- Share your different attitudes about money. Talk about how your families dealt with money, and what you liked and didn’t like about their style. Share your observations about how various friends handle money, and share what you think. Then make the discussion more personal by talking about how you feel about money, spending, saving, and your future dreams.
- Discuss long-term joint financial goals (i.e. a new home, baby, education, travel, household repairs or retirement). The previous step should lead you naturally into a further discussion of your long-term goals, and into a discussion of specific steps you need to follow to reach them. Steps should include saving and/or raising money to realize your goals, and a plan for how long you think it will take.
- Put your plan to work. Once you have the steps outlined, break the first couple steps down into small increments and choose steps for which each of you will take the responsibility in the coming week.
- Establish separate checking accounts or personal spending budgets. As part of your plans, you may want to open separate checking accounts, savings accounts for building your dreams, and agree on budgets for personal spending from your available funds. How to Budget steps are in Money, Sex and Kids: Stop Fighting about the Three Things That Can Ruin Your Marriage.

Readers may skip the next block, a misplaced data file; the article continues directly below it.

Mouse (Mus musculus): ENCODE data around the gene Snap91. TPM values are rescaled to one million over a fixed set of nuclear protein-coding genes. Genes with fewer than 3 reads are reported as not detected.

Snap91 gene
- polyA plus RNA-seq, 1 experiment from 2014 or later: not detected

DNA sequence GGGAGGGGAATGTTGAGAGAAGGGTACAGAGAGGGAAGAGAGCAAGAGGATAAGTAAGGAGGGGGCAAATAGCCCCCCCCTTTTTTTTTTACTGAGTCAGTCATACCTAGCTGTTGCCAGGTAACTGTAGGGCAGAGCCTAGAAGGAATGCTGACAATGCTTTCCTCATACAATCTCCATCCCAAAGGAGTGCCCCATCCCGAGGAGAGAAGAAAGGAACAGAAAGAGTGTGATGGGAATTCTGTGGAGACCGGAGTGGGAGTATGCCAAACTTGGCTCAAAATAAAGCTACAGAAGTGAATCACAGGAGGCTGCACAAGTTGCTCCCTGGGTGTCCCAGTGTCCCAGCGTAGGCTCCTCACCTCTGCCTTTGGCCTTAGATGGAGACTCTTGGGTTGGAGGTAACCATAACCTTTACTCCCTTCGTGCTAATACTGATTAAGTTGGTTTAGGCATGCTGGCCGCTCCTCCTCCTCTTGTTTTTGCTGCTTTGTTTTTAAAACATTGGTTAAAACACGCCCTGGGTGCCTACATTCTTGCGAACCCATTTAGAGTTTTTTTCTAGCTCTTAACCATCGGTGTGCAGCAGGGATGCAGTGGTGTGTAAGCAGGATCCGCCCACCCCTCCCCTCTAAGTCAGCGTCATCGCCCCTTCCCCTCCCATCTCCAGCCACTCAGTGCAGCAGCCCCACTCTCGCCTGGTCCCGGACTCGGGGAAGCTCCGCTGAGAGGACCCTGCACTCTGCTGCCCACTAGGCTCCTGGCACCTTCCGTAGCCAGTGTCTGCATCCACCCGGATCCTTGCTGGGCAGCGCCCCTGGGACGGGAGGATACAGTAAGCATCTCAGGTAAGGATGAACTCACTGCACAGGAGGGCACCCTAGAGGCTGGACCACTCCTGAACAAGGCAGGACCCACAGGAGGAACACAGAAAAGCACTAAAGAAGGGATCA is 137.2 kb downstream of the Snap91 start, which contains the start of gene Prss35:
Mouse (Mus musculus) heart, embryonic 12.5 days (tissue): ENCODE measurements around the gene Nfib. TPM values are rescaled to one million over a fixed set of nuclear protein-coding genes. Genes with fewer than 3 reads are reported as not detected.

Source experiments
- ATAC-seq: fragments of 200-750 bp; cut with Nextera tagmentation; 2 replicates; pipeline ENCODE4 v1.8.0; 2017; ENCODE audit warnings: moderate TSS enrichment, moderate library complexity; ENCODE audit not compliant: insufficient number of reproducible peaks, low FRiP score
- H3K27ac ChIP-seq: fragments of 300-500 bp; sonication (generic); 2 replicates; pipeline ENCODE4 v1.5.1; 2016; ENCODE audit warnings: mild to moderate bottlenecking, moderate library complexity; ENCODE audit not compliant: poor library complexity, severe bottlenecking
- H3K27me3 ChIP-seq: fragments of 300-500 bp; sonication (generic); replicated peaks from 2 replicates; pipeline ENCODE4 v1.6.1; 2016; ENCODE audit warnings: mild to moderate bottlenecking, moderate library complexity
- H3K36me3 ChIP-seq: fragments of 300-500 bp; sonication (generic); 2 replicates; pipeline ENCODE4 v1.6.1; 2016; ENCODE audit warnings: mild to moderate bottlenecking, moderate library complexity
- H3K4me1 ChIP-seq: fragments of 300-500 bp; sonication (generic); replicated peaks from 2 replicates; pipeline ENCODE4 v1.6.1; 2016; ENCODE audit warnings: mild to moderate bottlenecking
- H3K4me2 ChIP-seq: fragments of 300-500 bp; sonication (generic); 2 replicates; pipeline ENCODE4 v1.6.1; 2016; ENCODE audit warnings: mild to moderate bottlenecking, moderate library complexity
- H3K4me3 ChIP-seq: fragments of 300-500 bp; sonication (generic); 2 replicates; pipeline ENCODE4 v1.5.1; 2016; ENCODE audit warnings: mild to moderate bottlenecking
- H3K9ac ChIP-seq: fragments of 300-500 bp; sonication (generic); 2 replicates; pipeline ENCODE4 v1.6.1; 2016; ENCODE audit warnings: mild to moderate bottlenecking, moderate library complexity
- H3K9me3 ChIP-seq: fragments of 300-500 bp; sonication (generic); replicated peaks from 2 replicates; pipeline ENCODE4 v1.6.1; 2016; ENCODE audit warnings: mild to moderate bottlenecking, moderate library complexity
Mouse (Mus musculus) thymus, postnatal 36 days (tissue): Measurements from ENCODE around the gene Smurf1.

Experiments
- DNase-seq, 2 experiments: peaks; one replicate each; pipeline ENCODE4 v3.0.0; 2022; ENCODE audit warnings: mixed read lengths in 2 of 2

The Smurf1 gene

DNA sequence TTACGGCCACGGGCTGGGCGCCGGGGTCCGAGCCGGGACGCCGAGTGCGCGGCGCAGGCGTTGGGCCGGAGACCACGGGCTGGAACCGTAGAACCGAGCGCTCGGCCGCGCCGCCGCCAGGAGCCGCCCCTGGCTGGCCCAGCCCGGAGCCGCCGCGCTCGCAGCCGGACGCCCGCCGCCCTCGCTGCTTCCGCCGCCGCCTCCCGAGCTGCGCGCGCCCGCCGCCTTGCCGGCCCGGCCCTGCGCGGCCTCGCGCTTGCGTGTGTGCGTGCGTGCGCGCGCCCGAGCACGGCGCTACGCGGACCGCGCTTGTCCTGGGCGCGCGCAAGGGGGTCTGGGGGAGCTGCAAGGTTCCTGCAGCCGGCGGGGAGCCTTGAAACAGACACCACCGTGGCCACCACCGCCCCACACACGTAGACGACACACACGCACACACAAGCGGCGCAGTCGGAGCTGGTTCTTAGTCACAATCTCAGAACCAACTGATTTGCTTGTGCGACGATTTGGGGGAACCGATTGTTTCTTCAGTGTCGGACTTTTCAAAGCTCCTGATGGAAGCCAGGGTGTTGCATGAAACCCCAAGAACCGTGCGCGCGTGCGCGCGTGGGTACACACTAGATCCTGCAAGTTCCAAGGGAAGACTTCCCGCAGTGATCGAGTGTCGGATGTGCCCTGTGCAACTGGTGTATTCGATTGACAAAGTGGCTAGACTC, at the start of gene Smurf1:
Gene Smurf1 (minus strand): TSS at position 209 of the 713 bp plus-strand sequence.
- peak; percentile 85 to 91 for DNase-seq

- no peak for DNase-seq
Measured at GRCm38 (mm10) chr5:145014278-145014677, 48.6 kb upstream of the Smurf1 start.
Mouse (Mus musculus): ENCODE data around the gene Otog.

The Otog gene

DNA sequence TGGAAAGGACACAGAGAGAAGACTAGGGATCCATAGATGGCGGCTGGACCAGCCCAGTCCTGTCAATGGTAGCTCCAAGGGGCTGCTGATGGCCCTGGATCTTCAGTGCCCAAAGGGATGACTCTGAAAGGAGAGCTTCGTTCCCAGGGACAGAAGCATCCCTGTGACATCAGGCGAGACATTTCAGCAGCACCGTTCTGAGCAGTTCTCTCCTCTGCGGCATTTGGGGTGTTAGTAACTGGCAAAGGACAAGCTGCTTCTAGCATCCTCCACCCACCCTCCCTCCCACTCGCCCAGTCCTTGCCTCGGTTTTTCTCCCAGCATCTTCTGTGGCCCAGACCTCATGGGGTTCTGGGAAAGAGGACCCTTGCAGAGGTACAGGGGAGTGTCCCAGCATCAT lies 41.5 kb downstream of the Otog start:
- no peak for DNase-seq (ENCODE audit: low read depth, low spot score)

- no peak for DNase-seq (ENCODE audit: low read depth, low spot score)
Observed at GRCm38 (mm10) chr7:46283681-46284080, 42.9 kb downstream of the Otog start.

- Discuss how the plan is going on a weekly basis. Keep this discussion going every week, and keep each other informed about how your plans are going. This is a good time to discuss the bills that need to be paid, changes in income or expenses, and what you need to do to accommodate the changes.
- Keep talking. No matter how well or poorly your finances are going at any given time; keep your financial discussions going. The more frequently you discuss your finances, the less difficult the discussions will be, and the more likely that you’ll make good financial choices.
I am pleased to offer this guest article by colleague Dr. Steve Rockman for couples who need to re-ignite that love feeling for each other. The advice given in this article is common sense in many ways and profoundly true! Establish a “Love Bank” and start making deposits. If you want more, start giving more! Be nicer to each other and be less critical.